Impact Resistant Roofing in Texas

Impact Resistant Roofing

When Fred L. Bolanz had opened his CANYON CREEK ROOF COMPANY in Garland, Texas way back in the eighties, the high incidence of roof damage by hail in his native state must have made him look for impact resistant roofing material for his customers. At the same time, Fred could jolly well anticipate the tussle between the insurance companies and the claimants over payouts for such catastrophic incidents where he may have to one day negotiate on behalf of his clients. Nevertheless, he felt undaunted in lending his hand to such ventures as he already had his Texas State Property/Casualty Adjustor’s license in his pocket.

But let us, in the mean time, take a look at the federal records which indicate that the country had, since 1980, averaged at 3,000 hailstorms per year with Texas recording 500, Oklahoma 400, Kansas 225 and Nebraska 135 respectively. Insurance executives in Texas, incidentally, are of the opinion that around 40 percent of homeowner’s insurance claims in the state relate to hail damaged roofs. Damage to roofs due to hail, however, also depends on the intensity of the storm and dimensions of the hails. For instance, while the Midwest and the Great Plains states get the lashings ruthlessly, Colorado gets more affected by hail because of higher hail dimensions (more than 6 inches). The reason behind familiarizing you with these details is chiefly to make you appreciate the usefulness of impact resistant roofing material that could have prevented causing such colossal losses, had these been used in most of the homes.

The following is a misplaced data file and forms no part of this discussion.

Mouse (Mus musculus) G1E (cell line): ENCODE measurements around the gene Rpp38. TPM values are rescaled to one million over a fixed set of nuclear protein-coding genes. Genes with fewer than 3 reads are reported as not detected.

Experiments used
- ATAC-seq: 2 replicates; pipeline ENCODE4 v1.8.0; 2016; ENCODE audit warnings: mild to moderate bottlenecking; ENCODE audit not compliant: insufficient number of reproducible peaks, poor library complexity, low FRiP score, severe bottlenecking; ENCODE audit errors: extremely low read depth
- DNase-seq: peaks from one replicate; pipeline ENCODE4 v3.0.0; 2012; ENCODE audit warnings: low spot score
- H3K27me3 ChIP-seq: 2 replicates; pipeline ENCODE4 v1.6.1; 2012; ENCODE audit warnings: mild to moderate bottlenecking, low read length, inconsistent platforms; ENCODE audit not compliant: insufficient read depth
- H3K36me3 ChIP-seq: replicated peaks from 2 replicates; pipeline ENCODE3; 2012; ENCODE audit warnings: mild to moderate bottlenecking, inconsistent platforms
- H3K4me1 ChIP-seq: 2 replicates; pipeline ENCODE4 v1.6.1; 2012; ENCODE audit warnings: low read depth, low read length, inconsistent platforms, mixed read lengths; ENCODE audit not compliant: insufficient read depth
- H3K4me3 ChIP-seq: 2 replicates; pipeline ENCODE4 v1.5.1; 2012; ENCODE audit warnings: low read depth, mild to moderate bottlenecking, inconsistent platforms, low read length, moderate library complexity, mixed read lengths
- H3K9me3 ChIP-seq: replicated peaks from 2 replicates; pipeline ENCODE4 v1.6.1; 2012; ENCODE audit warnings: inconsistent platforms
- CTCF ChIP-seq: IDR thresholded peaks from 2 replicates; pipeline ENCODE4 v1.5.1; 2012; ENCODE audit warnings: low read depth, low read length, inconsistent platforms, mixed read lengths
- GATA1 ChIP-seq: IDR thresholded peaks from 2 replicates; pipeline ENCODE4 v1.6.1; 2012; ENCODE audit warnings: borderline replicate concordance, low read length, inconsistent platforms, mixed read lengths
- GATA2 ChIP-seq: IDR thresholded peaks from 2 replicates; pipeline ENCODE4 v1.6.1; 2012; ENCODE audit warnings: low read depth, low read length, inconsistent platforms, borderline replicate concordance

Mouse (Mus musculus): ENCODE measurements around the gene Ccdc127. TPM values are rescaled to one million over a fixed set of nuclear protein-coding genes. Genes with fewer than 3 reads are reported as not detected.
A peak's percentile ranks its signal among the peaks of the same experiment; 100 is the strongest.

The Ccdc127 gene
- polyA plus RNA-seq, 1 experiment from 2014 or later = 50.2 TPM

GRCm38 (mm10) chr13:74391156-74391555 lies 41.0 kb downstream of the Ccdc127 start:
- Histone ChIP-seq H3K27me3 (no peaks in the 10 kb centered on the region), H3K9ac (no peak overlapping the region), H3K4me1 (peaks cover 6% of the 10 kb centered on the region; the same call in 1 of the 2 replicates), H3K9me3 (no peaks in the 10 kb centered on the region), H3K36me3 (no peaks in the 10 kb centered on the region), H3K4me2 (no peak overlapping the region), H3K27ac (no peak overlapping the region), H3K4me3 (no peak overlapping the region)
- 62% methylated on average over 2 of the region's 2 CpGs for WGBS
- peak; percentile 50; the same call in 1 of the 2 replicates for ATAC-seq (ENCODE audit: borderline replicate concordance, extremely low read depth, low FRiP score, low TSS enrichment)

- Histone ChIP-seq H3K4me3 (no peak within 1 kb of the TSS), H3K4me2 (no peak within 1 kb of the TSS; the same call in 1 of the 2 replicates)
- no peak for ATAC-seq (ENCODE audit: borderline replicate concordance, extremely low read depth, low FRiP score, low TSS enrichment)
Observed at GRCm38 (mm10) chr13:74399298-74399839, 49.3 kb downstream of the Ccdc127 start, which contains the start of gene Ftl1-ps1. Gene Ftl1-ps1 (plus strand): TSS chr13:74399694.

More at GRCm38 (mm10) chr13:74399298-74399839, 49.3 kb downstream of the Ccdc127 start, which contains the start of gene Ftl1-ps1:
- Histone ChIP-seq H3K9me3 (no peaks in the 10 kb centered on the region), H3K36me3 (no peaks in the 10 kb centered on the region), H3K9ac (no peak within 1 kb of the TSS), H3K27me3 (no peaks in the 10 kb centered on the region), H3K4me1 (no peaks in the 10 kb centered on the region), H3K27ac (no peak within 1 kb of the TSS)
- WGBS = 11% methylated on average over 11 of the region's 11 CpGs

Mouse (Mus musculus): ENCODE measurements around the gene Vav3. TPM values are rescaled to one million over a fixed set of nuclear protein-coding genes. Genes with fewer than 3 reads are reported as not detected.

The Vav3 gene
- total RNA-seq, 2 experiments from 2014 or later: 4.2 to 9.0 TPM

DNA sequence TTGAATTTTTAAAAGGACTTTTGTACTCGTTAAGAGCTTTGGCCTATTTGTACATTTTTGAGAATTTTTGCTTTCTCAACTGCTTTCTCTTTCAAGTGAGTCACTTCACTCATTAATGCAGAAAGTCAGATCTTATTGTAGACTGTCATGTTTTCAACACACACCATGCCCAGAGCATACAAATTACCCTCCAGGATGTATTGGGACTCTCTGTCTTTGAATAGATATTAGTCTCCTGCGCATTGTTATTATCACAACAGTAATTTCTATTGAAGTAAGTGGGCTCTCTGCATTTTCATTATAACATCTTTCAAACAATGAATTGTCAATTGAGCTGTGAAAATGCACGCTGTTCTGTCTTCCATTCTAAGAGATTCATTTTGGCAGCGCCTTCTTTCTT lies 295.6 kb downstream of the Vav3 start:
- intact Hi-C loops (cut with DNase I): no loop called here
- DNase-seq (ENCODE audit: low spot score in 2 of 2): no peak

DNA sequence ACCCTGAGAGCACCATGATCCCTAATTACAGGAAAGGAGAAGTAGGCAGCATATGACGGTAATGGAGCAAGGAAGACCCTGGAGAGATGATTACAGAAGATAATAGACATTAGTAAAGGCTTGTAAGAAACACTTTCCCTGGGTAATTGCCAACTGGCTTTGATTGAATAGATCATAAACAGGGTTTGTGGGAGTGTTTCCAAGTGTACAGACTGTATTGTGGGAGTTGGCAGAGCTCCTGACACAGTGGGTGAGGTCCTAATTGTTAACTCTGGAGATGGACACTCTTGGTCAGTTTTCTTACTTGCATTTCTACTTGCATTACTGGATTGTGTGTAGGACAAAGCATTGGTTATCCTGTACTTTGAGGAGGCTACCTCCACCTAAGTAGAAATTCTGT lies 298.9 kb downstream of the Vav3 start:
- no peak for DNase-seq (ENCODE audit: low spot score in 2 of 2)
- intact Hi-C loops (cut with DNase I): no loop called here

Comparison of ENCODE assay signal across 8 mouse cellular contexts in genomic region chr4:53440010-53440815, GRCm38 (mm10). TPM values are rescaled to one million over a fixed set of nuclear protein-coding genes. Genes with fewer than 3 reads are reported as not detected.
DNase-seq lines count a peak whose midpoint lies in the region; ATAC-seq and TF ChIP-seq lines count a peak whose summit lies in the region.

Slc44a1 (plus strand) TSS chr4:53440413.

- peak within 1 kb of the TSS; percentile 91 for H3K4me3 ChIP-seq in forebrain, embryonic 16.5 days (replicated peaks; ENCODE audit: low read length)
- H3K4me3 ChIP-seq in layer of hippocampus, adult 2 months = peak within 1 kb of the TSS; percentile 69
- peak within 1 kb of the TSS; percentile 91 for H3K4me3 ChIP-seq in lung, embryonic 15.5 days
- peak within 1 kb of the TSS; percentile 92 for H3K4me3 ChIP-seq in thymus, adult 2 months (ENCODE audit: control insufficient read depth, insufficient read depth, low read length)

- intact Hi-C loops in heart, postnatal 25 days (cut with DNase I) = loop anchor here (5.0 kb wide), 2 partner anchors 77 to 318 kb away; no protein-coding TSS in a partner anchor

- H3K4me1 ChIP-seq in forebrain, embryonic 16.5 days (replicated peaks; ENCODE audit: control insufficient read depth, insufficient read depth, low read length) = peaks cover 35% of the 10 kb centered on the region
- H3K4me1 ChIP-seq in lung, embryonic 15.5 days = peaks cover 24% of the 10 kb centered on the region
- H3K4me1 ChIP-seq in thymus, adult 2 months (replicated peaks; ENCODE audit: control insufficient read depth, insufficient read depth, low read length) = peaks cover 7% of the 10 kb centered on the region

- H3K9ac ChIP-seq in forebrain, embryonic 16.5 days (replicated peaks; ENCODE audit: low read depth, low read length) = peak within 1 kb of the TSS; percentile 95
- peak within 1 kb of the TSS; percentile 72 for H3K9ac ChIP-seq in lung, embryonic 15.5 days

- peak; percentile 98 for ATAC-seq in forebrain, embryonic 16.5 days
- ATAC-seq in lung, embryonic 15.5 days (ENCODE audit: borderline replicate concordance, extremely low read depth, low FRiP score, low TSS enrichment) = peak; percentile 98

However, coming back to Texas hail storm, insurance claim for hail damaged roof and the need for impact resistant roofing, we find three separate issues that are discussed below for the befit of the readers.

1. Hail storm in Texas

Yearly hailstorms are highest in Texas, as compared to other US states. According to one report dated March 30, 2009, a severe hail storm that ‘swept in from western Burnet County pummeling Marble Falls with golf ball size hail …. Knocked out windows, smashed roofs and dented thousands of automobiles causing an estimated $160 million in insured losses’. On May 5, 1995, hail storm over Dallas and Fort Worth caused $1.1 billion insured loss with hails about the size of softballs. During April 20-21, 2006 hail storm over San Marcos resulted in 10,000 auto claims, 7,000 homeowner and commercial property claims ranging from $100 to $160 million insured losses.

2. Insurance claim for hail damaged roof in Texas

According to a major insurance company agent, the company’s ‘fifth-largest payout for one single catastrophic event occurred in 1992’ that had resulted in 68,000 claims averaging around $245 million due to hail storms in Fort Worth, Texas. Added on to these are repeat claims which mean payments to the same insured for similar type of repairs and for a similar type of disaster – hail storm! In some areas, one insurance company CEO remarked that several homes were re-roofed 2 to 3 times within a 7-year period.

3. Impact Resistant Roofing

Although impact-resistant roofing materials look more or less similar to their common counterparts, they are manufactured in such a way that they can withstand avalanches of hails hitting them with tremendous force. In some cases they are tested with steel balls hitting them in factory induced open air field laboratories. To be precise, impact-resistance roofing materials are classified into 4 distinct groups or classes, namely, Class-1, Class-2, Class-3 and Class-4 as indicated through U.L. Standard 2218.

However, to become certified in Texas as impact resistant roofing, the material or the product should meet the state Underwriters Laboratory testing criteria under designated UL-2218 where they are usually marked as one of the above mentioned four groups or classes. The highest quality is denoted by the tag bearing class-4 which is considered to be the best impact-resistant roofing material